Alberto Savinio: A Creative “Power Station”Paola Italia Alberto Savinio, Issue 2, July 2019
Wanderer of the imagination, alchemist of the word, and unable to give expression to his extraordinary creativity through one single art, Alberto Savinio left in his papers a precious testimony to his phenomenal intellect. In this essay, Paola Italia takes the reader on an exclusive journey into Savinio’s creative process, opening the doors of the writer’s archive (preserved in Historical Contemporary Archive “A. Bonsanti” at the Vieusseux Archive in Florence), sharing excerpts from his manuscripts, papers, and book drafts, and providing insight into not only Savinio’s working methods but also the secrets of his creativity.
I. Travel and Papers1
Until the age of forty, Alberto Savinio’s life was filled with continuous wandering, from city to city, “from music to music, from literature to literature.”2 Born in 1891 in Athens as Andrea Francesco Alberto de Chirico, he studied piano and composition in his youth, and later completed his musical training in Munich, with additional literary training in Milan (1906–08). He made his debut as a musician in Paris, where he had moved in 1910, as a writer in Ferrara (in 1915), and was sent in 1917 to the front in Thessaloniki. After the war, he joined literary circles in Milan and Rome, and moved back to Paris in 1926, where he stayed until 1932. His return to Italy (to Rome, that is) in the mid-thirties, marked the end of his travels and the start of his regular journalistic employment and literary activity.
Through those of Savinio’s papers that survived all this movement, it is possible to reconstruct his life’s work, for they provide a diary of his personal and artistic life. These many papers include published writings as well as others that remained only partially realized at his death. A wanderer of the imagination and an alchemist of language, unable to give expression to his extraordinary creativity through a single artform, Savinio, in his papers, provided precious testimony of his training, which was strongly interconnected with the birth of the so-called metaphysical school and the development of surrealism in Italy. His writings offer an extraordinary journey through the thinking of an eclectic and protean artist: a musician, narrator, essayist, and painter; an extraordinarily versatile figure who engaged with the Renaissance while actively participating in the restless experimentation of early twentieth-century Europe.3
Milan and Paris (1909–14): Savinio’s Debut
The oldest papers in Savinio’s archive, held in the Archivio Contemporaneo G. P. Vieusseux in Florence, date to 1909, when Andrea Alberto de Chirico was in Milan making visits to the Braidense National Library. There he read the Ancient Greek epic Argonautica, by Apollonius of Rhodes, and the fifteenth-century romantic epic Morgante Maggiore, by Luigi Pulci, possibly in preparation for a comic melodrama entitled “Poema fantastico,” now lost. In 1910, he moved to Paris (figure 1), where he worked on the tragicomedy “La nuit de la main morte” (The night of the dead hand, 1911); some ballets, including Deux amours dans la nuit (Two loves in the night, 1913); and the music for Michel-Dimitri Calvocoressi’s libretto Le trésor de Rampsenit (The treasure of Rampsenit, 1911). He was friends with Guillaume Apollinaire, Pablo Picasso, Max Jacob, and Jean Cocteau – all friends of Les soirées de Paris. In 1914, he published in that magazine “Le drame et la musique,” an avant-garde “manifesto” of musical “sincerism” (in which he called himself Alberto Savinio for the first time) and “Les chants de la mi-mort” (Songs of the half-dead), a theatrical script. For the latter, he also wrote music and painted sketches, now lost, of scenes and costumes. Over twenty years later, he translated these texts into Italian, indicating, in the sketches of the characters Bald Man and Yellow Man, the origins of metaphysical painting.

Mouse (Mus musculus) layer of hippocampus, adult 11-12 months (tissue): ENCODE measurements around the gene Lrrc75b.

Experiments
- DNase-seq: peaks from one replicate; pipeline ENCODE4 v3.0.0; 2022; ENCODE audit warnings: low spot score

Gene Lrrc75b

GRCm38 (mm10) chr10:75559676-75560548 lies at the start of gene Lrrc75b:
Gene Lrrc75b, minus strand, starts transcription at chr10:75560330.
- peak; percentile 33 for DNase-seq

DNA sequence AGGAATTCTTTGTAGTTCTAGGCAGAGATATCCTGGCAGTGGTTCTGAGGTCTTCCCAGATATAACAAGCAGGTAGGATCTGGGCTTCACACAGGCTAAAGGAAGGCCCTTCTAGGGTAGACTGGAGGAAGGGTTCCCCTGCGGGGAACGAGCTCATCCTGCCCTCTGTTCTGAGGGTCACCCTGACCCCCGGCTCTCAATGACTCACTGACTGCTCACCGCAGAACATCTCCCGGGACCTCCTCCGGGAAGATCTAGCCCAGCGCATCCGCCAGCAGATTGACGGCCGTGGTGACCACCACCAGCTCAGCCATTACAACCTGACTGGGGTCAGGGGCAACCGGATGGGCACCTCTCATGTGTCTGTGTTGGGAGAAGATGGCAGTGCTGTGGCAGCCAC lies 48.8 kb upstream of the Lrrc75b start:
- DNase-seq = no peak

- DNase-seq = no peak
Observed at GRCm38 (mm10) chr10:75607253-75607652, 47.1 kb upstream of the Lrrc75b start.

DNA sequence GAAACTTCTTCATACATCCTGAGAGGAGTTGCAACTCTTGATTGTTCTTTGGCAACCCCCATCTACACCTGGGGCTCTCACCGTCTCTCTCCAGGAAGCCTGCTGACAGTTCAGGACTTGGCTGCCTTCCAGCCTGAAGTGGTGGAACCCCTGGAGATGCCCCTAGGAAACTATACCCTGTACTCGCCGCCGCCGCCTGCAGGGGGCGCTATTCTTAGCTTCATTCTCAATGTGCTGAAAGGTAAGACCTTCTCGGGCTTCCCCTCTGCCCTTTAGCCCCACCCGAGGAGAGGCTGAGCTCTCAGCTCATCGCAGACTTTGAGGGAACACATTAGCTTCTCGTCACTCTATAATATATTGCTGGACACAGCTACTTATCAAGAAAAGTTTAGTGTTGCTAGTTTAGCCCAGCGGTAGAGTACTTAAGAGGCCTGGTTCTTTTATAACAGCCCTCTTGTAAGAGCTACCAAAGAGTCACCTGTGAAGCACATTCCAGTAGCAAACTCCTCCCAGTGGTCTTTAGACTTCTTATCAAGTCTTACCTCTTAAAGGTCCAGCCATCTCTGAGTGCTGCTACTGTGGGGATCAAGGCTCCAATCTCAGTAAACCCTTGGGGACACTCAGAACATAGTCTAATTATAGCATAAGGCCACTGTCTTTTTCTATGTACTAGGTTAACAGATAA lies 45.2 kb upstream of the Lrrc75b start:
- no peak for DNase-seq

Ferrara and Thessaloniki (1915–18): The Works of the War4
When the First World War broke out, Savinio was enlisted as a soldier in the Italian army, as was his brother Giorgio, and sent to the city of Ferrara. There he developed his literary vocation, supported by his friends Giovanni Papini and Ardengo Soffici, who helped him publish his first writings in the Florentine review La Voce. This world, which was far removed from that of his training, drew him into a sort of cultural “apprenticeship” through his reading of an eclectic assortment of publications in Italian – from grammar and style handbooks to the works of writers and poets including Giacomo Leopardi, whose Operette morali (The Moral Essays, 1827–35) Savinio used as a handbook to further improve his knowledge of the Italian language. His studies are recorded in numerous notes he took on the 27th Infantry Regiment, in which he served. In Ferrara, the “city of Worbas,” he saw the birth of his first and best-known novel, Hermaphrodito (1918), one of the most visionary and strange texts of the famous book series collection La Libreria della Voce (figure 2); it revolutionized literature, specifically the novel as a form. If Ferrara was a city of mystery, Thessaloniki, where Savinio was sent in July 1917, was a disturbing city. Despite the war, he continued to write stories once there, sometimes of an autobiographical nature, such as “Innocenzo Paleari” (written in 1918), and essays that he sent on an almost daily basis to his brother Giorgio. Only two letters have survived from their correspondence, written on the back of two texts sent in October 1917: “Dialogo con la mia giubba” (A talk with my jacket) and “Parallelo” (Parallel).